“Mums on the Table – 6.5″ x 10″ (approx.) – watercolor
Purchase from the artist
Being in Southern California, even with occasional cold days, my chrysanthemums don’t know when to stop blooming. They start around late October but there are always some stragglers that manage to put out a few more blooms unless I cut them back – hard – in December.
Our oak dining room table is becoming one of my favorite places for a still life setup. You’ve seen it in the eggshells and in the black and white study of the pear/grape and bottle … and now the dining room window provides the rimlight for these blooms, casually tossed in a glazed ceramic vase we picked up a few years ago at a garage sale.
“Communicating Pairs” 9″ x 7 3/4″
Watercolor and mixed media on board
$150 + shipping …
Purchase from the artist
For Illustration Friday on the theme of “Communication.”
“Lone Eucalyptus” – 6.25″ x 11″ – watercolor on 140# paper
I wouldn’t have thought that a limited color scheme would grow on me, but it has. This is a place that I like to paint often – a wild arroyo area not far from our home. I especially like the tall solo eucalyptus that lords it over the wetlands. Many eucalyptuses are naturally blue-green in color, which would make the split complements red and orange (the direct complement would be red-orange.) So I decided to give it a try, just to see what would happen. I was surprised and pleased with the results, which is a lesson for me to keep an open mind when it comes to using color schemes rather than just copying what I see.
For comparison, here’s what the scene really looked like a few months ago when I took the picture:
“Loose flowers – watercolor on paper – approx 7″ x 11″
This was yesterday’s study in our watercolor class. The objective was to paint the still life arrangement using a split complement color scheme. I did … using a red violet, a red orange and green. But the only mixable background color ended up being brown … Not exactly what I had in mind, so when I got it home I glazed it with blue. Next time, I’ll pick other colors to experiment with and maybe save the green red split complement for a landscape where brown would be a welcome consequence.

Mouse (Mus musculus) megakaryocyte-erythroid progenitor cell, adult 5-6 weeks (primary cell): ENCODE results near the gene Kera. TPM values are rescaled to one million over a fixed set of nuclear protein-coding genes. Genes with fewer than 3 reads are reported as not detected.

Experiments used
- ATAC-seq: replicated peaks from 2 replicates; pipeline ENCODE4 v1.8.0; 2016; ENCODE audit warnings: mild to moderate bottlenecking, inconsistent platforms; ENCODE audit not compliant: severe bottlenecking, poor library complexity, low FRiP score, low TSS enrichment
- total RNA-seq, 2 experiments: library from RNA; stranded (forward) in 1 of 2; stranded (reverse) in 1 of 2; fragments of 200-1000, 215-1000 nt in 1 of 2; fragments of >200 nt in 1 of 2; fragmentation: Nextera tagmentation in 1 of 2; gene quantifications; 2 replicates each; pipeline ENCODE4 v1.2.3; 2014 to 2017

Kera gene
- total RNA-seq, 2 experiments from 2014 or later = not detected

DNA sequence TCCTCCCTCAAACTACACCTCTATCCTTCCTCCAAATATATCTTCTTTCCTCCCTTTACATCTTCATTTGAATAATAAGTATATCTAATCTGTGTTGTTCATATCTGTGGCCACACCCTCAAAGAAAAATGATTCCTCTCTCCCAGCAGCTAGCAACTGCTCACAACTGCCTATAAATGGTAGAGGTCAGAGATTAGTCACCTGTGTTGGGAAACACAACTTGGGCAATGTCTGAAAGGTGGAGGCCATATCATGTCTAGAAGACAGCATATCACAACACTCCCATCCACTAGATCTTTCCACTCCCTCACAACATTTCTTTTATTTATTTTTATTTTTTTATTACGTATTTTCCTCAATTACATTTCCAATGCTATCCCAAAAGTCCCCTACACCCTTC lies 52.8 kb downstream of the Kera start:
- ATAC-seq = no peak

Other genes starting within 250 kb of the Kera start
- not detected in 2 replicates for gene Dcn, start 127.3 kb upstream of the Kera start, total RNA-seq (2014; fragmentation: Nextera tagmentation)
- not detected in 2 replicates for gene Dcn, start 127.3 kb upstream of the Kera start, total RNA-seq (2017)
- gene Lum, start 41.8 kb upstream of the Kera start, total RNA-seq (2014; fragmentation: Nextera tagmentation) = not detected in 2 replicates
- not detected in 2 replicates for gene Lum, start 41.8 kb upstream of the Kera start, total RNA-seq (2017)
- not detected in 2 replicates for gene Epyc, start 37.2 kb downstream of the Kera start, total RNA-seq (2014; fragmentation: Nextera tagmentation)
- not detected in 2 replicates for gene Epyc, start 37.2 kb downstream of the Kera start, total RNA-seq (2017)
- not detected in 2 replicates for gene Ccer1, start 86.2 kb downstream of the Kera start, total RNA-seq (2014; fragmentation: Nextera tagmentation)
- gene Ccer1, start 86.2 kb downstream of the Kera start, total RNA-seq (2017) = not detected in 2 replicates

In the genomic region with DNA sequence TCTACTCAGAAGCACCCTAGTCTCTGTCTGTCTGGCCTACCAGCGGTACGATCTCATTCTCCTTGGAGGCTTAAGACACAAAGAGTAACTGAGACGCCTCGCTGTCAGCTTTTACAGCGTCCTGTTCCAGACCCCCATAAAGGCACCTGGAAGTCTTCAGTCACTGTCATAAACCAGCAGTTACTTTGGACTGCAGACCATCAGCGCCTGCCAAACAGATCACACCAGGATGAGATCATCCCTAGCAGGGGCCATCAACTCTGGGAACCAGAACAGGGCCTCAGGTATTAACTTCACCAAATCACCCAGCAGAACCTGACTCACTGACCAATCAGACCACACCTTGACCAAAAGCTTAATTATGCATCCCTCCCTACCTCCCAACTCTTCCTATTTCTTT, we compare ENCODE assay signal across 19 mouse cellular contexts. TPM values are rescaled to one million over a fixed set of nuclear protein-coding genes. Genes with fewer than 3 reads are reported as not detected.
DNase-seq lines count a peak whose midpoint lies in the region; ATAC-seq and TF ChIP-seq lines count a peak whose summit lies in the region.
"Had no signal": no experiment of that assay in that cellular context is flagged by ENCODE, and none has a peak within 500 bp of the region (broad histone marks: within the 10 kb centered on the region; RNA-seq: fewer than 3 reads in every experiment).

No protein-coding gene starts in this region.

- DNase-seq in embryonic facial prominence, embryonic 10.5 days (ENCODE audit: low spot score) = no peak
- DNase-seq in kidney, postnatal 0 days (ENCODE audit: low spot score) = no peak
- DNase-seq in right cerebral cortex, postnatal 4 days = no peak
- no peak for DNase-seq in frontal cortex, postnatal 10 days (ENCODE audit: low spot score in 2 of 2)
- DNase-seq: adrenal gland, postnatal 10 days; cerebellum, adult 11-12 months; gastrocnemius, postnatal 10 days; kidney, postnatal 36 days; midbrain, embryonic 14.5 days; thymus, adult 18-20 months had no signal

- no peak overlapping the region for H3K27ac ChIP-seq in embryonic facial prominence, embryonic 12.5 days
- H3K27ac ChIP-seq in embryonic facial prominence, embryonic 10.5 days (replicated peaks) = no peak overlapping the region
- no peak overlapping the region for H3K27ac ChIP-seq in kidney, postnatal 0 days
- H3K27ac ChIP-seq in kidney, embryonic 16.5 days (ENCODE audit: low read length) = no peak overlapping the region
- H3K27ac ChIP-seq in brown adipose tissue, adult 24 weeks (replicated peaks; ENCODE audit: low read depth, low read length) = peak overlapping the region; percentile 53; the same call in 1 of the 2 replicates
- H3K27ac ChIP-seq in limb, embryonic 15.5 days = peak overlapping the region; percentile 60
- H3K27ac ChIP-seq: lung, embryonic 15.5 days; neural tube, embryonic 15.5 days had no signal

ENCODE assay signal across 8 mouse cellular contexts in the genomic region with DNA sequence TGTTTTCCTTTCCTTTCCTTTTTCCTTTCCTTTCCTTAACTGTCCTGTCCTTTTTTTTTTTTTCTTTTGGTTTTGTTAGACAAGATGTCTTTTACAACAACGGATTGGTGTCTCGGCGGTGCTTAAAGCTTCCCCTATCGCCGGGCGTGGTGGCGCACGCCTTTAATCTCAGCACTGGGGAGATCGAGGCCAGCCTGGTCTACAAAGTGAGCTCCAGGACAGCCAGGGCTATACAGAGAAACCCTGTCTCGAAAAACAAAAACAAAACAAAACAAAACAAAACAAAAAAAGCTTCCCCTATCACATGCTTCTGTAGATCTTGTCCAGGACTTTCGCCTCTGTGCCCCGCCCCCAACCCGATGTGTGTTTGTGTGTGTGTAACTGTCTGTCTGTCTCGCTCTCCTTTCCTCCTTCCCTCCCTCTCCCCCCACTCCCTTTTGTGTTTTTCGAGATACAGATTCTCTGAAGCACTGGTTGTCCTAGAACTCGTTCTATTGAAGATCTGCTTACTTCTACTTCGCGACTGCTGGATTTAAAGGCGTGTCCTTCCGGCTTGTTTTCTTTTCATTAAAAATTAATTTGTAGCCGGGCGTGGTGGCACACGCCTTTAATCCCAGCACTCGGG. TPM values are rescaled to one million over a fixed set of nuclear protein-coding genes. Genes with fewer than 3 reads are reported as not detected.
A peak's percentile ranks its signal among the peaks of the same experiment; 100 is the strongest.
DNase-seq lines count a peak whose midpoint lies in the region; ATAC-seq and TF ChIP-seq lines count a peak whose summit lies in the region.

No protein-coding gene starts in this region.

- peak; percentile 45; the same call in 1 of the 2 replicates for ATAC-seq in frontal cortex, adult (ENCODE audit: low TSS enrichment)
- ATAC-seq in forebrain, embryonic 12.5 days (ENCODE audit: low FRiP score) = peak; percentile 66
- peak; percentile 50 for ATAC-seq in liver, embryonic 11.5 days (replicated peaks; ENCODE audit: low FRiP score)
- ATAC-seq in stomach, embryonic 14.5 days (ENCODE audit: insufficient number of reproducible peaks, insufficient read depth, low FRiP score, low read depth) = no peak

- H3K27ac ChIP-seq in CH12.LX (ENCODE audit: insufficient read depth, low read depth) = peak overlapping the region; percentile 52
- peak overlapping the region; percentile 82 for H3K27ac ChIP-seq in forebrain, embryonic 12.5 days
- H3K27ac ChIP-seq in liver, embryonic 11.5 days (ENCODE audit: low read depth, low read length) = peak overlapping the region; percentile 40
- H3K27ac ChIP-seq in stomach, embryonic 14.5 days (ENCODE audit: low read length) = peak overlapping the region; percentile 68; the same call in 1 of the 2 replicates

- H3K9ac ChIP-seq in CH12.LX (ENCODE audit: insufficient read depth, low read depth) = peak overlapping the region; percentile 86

Now, I have to confess the flowers were some wispy looking orange bougainvilleas, but we were encouraged to paint shapes, not the individual blossoms, so mine ended up looking more like roses. And … there wasn’t another fallen blossom at the base of the glass vase. I threw that in because I thought it needed something for balance. And when I got it home, I cropped it (in the computer) and like it better than seeing the whole thing. I like the suggestion that there is more than just what we see.
Inspiring Quote of the Day:
” The struggle is not to be a great artist. It is to be a great student.” – Robert Henri
I read someone’s email recently in which the person sounded a little apologetic for being a beginner. How I wish I could change that person’s mind about that belief. Being a beginner is a wonderful thing because it means we’re still open to change, learning, growth and new discoveries. There’s no shame in being a beginner, and we are all beginners at something. My teacher is a master watercolorist but a real beginner at computers. Our veterinarian is an incredibly skilled doctor but a beginner at welding. My father was a master welder but a beginner at metal sculpting. I know superb sculptors who are beginners at oil painting. And outstanding oil painters who are beginners at watercolor. How sad it is to apologize for being a beginner at anything. It’s a good place to be – and may we all continue to be beginners at something as long as we live.
Spring Tulips – 5.5″ x 9.25″ – NFS – prints available